15 Professional Responsibilities Architecture: Rubric Structure PROFESSIONAL RESPONSIBILITIES DOMAIN 1: SCHOOL RESPONSIBILITIES AND COMMUNICATION PR1: Understands and participates in school/district-based initiatives and activities Beyond instruction, teachers are responsible for understanding new initiatives in the district and school. In addition, the professional educator engages meaningfully in activities and initiatives that support the efforts of other colleagues, show appreciation to community members and recognize the academic and non-academic accomplishments of students. Any activities that may support the operation of the school and advance the knowledge and skills of adults in the school community are taken seriously and, when appropriate, led by teachers. ELEMENTS: Knowledge of school and district initiatives and activities Involvement in school and district initiatives and activities INDICATORS: Attendance at school or district activities Leadership roles in a school or district activities Contributions to school or district activities LEVELDESCRIPTIONCRITICAL ATTRIBUTESPOSSIBLE EXAMPLES 3 The teacher plays a leading role in the development or management of district and school initiatives and/or activities inside and outside of the classroom as well as those within the professional community of educators. The teacher has an awareness of the initiatives and activities led by his/her colleagues and support their work. In addition to the criteria for “meets expectations”:  The teacher shares information with colleagues about particular district or school initiatives.  The teacher leads a district or school initiative or activity, if given the opportunity.  The teacher shares information with colleagues about particular district or school initiatives.  The teacher leads a district or school initiative or activity, if given the opportunity. 2 The teacher participates or has participated in the development or management of district and school initiatives and/or activities inside and outside of the classroom as well as those within the professional community of educators. The teacher has an awareness of the initiatives and activities led by his/her colleagues and supports their work.  The teacher can speak knowledgeably about current district or school initiatives and activities.  The teacher attends school or district sponsored activities and participates in a constructive manner.  The teacher actively volunteers to participate in school or district related activities.  The teacher supports his or her colleagues when they lead activities.  The teacher is aware of and has read recent communications from district leadership.  The teacher attends a district-led information session.  The teacher volunteers to assist a colleague with a school or district activity or initiative.  The teacher participates in a school- organized food drive by encouraging students to bring in canned goods. 1 The teacher does not demonstrate awareness of district or school initiatives and activities. The educator avoids participating in one or more activity or initiative and does not demonstrate supportive behavior toward the work of his/her colleagues.  When asked to support a district or school initiative, the teacher does not participate or participates in a non- constructive manner.  The teacher does not demonstrate knowledge or demonstrates inaccurate knowledge of district initiatives and activities.  When asked to attend a professional development session the teacher is disengaged, does not complete the required work or is disruptive.  The teacher does not read materials provided to him or her related to a district or school initiative.  The teacher avoids assisting a colleague with a school or district activity when asked. Domain and Component Component Description Elements and Indicators Performance Level Descriptions Critical Attributes Possible Examples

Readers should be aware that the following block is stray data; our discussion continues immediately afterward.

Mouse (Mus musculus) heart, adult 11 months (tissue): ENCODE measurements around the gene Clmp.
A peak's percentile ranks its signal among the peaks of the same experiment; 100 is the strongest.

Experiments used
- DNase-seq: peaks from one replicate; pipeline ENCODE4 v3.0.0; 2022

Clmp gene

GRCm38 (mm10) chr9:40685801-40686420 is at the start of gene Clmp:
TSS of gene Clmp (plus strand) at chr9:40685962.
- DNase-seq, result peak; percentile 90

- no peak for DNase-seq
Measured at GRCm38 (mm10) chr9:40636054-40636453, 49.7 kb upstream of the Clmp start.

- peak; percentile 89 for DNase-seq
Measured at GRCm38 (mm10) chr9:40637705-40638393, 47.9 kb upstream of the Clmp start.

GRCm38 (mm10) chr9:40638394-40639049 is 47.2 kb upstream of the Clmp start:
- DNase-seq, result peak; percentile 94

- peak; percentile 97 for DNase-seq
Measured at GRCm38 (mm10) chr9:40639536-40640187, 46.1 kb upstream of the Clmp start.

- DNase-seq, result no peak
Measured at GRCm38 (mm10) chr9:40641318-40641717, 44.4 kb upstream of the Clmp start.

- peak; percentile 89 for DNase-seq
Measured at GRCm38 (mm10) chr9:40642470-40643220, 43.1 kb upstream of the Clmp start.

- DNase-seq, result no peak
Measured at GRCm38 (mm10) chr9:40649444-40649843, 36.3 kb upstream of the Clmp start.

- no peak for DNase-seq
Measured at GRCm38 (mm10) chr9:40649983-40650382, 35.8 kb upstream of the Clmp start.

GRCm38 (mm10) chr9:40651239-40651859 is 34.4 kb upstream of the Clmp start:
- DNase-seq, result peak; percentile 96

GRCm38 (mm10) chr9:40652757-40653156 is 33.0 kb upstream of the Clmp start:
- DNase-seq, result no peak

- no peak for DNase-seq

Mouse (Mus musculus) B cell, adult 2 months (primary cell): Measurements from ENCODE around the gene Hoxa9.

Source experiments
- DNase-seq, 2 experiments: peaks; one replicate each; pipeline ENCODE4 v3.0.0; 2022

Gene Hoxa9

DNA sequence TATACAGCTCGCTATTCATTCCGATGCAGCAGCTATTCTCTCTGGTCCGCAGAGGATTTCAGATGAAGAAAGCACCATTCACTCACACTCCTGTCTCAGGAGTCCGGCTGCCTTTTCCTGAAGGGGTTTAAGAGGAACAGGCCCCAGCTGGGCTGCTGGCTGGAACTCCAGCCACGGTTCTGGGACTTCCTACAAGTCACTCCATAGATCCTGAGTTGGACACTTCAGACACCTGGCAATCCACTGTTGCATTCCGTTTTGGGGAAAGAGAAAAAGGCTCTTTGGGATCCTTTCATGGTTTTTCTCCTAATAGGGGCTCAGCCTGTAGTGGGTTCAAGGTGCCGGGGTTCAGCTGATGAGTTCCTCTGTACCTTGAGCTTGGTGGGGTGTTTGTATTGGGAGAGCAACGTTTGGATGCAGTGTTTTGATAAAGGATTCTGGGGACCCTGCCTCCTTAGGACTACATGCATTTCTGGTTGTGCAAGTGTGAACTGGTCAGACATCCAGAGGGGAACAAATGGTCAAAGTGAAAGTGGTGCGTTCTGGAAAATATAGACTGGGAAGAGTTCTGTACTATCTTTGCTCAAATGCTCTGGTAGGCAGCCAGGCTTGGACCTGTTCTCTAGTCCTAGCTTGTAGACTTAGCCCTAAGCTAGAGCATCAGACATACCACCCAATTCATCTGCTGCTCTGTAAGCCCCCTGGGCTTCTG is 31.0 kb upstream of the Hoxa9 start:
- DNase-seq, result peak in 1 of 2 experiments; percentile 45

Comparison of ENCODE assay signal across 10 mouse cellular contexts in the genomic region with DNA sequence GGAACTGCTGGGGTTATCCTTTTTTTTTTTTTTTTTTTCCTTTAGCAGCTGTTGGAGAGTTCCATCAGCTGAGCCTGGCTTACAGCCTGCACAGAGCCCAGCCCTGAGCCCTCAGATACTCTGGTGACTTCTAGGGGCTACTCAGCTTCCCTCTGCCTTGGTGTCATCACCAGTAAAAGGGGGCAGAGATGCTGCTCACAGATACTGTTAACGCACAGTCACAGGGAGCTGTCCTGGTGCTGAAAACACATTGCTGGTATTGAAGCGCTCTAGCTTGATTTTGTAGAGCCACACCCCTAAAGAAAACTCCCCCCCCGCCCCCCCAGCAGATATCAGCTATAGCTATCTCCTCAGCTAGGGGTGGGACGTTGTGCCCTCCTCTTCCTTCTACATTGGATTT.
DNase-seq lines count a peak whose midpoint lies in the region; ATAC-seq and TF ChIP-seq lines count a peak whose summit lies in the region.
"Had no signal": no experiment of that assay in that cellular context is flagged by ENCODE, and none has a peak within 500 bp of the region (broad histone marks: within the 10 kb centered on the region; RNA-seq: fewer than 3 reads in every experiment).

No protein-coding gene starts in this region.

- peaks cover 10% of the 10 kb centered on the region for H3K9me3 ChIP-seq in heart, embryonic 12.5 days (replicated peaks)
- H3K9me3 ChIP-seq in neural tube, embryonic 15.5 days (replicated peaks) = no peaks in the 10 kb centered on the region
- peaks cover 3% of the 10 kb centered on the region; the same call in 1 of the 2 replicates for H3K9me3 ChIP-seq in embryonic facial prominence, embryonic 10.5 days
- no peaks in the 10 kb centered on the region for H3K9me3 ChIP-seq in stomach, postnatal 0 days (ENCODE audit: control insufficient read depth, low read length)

16 Assessing Professional Responsibilities All of the components can be seen in action. Evaluators should maintain notes that serve as evidence of components seen in action. A few components may benefit from artifact review, including: PR 7 and 8 Planning (e.g., lesson and unit plans), and PR 2 Communication (e.g., a parent log). The focus should be on quality rather than quantity. All artifacts should be clearly connected to the performance descriptors of one or more of the components in the rubric. One artifact could be used to demonstrate proficiency on more than one component of the rubric. p. 12